The airport was ripped apart. The Mexican government had taken over and flights were no longer coming in or going out. The driver of the WestJet bus that had originally dropped them off, came back to the resort. He had lost his house, when he left he promised to return and bring them back to the airport.
"I gave him a golf shirt I had in my bag and we did whatever we could for him," Cave said. "Sure enough, he came back at 7 a.m. the next morning and picked up a group of 12 of us."
The resort was a mess, but as they drove away to the airport, they were witness to widespread devastation. There had been mudslides and massive flooding in many areas. The gusting 150 km/h winds had flipped cars, blown out windows in buildings and flattened homes.
"We were swerving in and out of traffic, power lines had toppled over, everything was blown out. Every single building was damaged," said Weslak. "People were looting. We heard Wal Mart and Costco had been completely looted out. We heard people were killing each other for supplies."
"Cabo was gone. Everything was destroyed."
"We got to the airport and it was like a refugee lineup. There was thousands of people there. It was all dirt, and rubble. There was nothing. Nothing left."
The couple grouped together with about a dozen Canadian and American tourists and planned to stay together, no matter what.
After a few hours at the airport, the group was lined up on the tarmac, waiting for a military plane to take them to Guadalajara. People were passing out in the lineup from heat exposure.
The group boarded the plane, they finally felt safe. The feeling did not last long. As the plane was about to land in Guadalara, it suddenly had to pull back up into the sky.
"We looked back and one of the guys from the Mexican army was taking out floorboards in the aisle and jumping into the bottom of the plane," said Cave. Apparently the landing gear wasn't functioning properly and had to be manually lowered. The plane successfully landed on the second attempt.
Upon arrival, they booked a flight to Los Angeles for Wednesday night. Thursday afternoon they booked another flight and flew directly to Kelowna.
Looking forward, Cave said the couple will return to Mexico.
"We definitely probably aren't going to go during hurricane season. But, to be honest, we will go back. That's the best thing we can do, is go back to Cabo one day. It makes you want to go back and try to help them rebuild."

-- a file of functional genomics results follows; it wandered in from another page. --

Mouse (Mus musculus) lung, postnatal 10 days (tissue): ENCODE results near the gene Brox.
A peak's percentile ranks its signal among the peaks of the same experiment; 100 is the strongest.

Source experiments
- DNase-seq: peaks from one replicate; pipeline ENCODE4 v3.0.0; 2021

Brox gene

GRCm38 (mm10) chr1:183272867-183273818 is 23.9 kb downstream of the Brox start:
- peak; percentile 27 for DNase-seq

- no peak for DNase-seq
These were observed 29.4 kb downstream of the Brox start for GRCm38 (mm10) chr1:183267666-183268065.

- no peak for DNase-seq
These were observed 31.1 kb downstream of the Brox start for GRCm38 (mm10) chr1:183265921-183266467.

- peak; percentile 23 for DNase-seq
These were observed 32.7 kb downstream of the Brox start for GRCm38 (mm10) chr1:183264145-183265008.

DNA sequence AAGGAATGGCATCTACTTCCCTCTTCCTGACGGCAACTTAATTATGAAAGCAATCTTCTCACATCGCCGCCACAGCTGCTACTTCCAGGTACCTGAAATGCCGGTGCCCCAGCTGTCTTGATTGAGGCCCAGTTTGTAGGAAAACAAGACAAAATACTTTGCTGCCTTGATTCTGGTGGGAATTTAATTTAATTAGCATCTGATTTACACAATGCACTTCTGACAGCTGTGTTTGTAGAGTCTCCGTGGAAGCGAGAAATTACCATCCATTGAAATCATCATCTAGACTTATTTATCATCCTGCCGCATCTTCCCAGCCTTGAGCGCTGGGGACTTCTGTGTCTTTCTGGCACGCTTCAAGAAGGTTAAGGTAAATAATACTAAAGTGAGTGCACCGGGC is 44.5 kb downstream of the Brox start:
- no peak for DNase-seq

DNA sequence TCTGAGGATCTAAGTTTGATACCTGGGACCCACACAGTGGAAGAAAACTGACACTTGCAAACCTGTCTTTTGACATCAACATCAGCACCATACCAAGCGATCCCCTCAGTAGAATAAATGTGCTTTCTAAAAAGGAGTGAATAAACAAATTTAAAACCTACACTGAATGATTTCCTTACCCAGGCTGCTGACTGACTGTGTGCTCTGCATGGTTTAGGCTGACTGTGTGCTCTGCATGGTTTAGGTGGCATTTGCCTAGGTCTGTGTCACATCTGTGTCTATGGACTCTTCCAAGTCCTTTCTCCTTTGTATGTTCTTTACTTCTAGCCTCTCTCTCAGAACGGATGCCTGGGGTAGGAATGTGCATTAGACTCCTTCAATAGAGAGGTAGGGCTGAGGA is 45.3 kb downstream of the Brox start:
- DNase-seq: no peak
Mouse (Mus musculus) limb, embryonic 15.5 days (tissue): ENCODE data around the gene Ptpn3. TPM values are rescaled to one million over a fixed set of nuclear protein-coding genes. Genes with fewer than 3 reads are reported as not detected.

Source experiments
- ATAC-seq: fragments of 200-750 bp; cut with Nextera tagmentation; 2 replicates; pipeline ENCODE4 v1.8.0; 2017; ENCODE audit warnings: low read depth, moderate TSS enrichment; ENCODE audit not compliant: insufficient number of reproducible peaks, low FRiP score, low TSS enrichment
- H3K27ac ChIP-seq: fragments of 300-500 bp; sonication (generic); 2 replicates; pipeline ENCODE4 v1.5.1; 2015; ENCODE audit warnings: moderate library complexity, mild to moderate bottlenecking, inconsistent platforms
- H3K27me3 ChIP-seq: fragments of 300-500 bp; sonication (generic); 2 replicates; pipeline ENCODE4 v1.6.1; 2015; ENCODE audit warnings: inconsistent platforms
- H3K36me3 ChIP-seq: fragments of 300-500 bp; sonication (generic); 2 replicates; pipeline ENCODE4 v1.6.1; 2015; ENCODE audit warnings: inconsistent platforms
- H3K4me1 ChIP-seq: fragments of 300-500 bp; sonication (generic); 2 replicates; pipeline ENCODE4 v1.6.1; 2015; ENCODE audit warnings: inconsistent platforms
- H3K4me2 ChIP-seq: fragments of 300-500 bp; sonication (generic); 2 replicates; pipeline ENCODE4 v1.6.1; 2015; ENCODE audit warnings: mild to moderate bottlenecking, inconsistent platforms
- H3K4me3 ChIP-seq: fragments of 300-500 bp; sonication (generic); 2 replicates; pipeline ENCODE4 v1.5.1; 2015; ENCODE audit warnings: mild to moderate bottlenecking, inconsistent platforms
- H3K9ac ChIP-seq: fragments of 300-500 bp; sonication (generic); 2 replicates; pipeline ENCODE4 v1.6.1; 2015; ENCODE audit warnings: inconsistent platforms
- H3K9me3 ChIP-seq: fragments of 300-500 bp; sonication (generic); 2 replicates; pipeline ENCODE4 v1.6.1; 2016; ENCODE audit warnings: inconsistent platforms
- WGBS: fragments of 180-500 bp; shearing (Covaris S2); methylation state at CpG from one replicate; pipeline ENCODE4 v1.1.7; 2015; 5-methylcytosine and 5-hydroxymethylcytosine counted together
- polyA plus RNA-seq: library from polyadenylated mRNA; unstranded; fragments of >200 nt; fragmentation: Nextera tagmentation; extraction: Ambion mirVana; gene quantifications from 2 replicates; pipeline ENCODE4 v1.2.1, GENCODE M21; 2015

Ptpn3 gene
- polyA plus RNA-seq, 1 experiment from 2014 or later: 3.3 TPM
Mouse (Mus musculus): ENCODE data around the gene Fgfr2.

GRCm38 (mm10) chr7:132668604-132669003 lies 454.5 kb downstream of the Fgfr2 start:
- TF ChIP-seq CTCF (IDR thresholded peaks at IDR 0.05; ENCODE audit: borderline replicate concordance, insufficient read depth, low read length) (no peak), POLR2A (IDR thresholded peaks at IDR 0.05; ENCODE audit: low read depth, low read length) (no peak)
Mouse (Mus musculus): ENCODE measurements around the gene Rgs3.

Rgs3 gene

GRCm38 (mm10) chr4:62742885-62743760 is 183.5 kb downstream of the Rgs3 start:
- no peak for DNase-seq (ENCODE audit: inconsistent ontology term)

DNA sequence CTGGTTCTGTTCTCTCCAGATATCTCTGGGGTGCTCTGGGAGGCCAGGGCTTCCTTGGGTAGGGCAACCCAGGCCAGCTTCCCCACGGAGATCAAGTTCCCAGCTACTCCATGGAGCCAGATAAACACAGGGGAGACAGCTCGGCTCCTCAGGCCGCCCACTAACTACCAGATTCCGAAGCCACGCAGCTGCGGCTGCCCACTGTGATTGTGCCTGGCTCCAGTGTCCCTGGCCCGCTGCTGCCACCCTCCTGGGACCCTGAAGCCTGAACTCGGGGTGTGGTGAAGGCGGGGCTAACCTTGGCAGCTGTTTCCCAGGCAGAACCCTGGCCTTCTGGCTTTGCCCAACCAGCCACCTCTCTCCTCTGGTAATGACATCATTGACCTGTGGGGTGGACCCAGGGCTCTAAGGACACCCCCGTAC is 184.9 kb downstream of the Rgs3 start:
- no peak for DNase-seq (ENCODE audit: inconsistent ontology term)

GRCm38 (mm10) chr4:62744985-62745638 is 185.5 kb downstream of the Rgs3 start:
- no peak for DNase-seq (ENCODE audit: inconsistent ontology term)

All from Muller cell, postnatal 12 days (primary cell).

"It was emotional when they dropped us off. A woman came out of the van and we all gave her money and food we had, and she started bawling," said Weslak. "Everything was lost."
On the airplane the couple heard stories from other tourists heading home. When the storm hit, staff at many other resorts left to check on their own homes and families.
"The tourists will be fine, once they get to the airport. It's those locals - I don't think anyone has an idea of how bad it is," said Cave.
According to the Canadian Press, 5,000 tourists were flown out of the region by Wednesday afternoon. Officials estimated 30,000 travellers were stranded by the storm.
In the Los Cabos area, tens of thousands of residents faced a fourth day without water or power as authorities tried to restore services.
Did you escape the hurricane? Tell us your story. Send information, photos and video to [email protected]
It’s an ecological gem; a unique, geological landmark that towers over Kelowna’s eastern boundary. Now it is protected.
Black Mountain/Sntsk‘il’ntən Regional Park has officially been announced at a ceremony with Regional District Chair Robert Hobson, Westbank First Nation Chief Robert Louie and Steve Thomson, BC Minister of Forests, Lands and Natural Resource Operations.
The creation of the 510-hectare regional park comes with $7-million in funding from the Regional Parks Legacy and Park Land Reserve funds, a $2.3-million donation through the Federal Government Ecological Gift Program and a co-tenure/management agreement between the Regional District and Westbank First Nation for a License of Occupation on 121.5-hectares of Crown Land, with a sponsorship value of $1,024,350.
This 31st Regional Park includes the purchase of 259-hectares of private land; the donation of 129.5-hectares of land through the Ecological Gifts Program and the joint Crown Land tenure with Westbank First Nation. The new park will be co-managed by the Regional District and Westbank First Nation.
Regional Board Chair Robert Hobson says, “The unique geological formation of Black Mountain is often the first thing many people see when they arrive by road or by air. It offers spectacular views but more importantly, preserves and protects a critically valuable dry grassland ecosystem, that’s under-represented and increasingly threatened and disappearing from the Okanagan valley landscape. This area supports a rich and diverse wildlife population, of which many species are endangered or threatened.”
He adds, “I’m extremely pleased that the Westbank First Nation is partnering with the Regional District in the tenure and management of important Crown Land parcels that are a key part of the new regional park. As well, on behalf of the Regional Board I thank the Ministry of Forests, Lands and Natural Resource Operations for approving our tenure agreement and seeing the value in the creation of Black Mountain/ Sntsk‘il’ntən Regional Park.”
The inclusion of the syilx/Okanagan word Sntsk‘il’ntən (sinch-keel-en-tin) in the Black Mountain park name is fitting as it translates to “the place where arrowheads/flint rock is found”. The property has additional First Nations cultural significance as there is quite an array of plants and medicines found in the area.